Legal pluralism on Dyarubbin: Country-as-Lore/Law in Western Sydney, Australia

Darug Ngurra, Lexodious Dadd, Corina Norman-Dadd, Harriet Narwal, Paul Glass, Sandie Suchet-Pearson, Emily O'Gorman, Donna Houston, Marnie Graham, Rebecca Scott, Jessica Lemire

Research output: Contribution to journalArticlepeer-review

1 Citation (Scopus)

Abstract

In Australia, urbanisation is synonymous with ecological and cultural fragmentation. In places that became cities through deeply colonising processes, this destruction is imbricated with the relegation of Indigenous Lore/Law below English-derived law. In this article we argue for appropriate recognition and respectful intercultural engagements with Country-as-Lore/Law as a counter to the conception of land as a passive subject of anthropocentric law. Weaving together autoethnography, historical research and more-than-human geographies we identify the colonial practices that perpetuate ecological and cultural fragmentation in Sydney, Australia, while providing a novel, situated engagement with the humans, animals, plants, lands and waters that co-become to co-create particular and overlapping more-than-human legal landscapes. We show how Indigenous-non-Indigenous collaboration grounded in Darug Country-as-Lore/Law refracts and disperses the colonial logics of the state on urban Country that is ostensibly held, yet certainly neglected, by the Crown.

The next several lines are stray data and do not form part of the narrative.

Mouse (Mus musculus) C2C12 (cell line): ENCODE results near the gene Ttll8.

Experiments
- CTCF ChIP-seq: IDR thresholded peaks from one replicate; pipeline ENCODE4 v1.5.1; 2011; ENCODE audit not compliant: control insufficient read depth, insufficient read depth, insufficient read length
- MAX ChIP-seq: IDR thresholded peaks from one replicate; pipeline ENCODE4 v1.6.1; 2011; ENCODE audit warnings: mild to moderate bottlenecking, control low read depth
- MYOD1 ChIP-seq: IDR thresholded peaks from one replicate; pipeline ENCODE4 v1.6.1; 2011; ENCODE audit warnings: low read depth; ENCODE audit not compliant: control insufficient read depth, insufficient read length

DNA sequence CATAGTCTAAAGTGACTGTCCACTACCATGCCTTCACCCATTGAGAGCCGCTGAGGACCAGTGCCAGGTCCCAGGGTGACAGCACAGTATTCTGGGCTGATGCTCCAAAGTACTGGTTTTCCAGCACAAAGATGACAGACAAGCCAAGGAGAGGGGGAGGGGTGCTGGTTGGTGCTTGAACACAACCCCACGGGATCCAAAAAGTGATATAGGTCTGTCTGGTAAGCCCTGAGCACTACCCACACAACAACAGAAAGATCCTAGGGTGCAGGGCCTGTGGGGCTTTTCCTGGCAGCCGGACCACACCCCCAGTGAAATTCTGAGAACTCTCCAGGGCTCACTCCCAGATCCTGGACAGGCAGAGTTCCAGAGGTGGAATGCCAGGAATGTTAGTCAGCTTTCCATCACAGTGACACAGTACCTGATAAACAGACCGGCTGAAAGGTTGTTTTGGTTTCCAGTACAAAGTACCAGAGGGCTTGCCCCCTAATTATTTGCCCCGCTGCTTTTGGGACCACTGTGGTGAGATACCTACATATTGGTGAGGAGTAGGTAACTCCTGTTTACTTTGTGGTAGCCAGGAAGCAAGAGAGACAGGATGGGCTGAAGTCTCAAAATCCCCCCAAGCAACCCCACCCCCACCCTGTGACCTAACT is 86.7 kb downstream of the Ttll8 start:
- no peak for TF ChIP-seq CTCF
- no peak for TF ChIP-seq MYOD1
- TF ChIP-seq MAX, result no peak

Original languageEnglish
Pages (from-to)355-379
Number of pages25
JournalGeohumanities
Volume9
Issue number2
Early online date12 Apr 2023
DOIs
Publication statusPublished - 2023

Keywords

  • decolonising
  • indigenous-led collaboration
  • legal geographies
  • more-than-human cities
  • ontological pluralism

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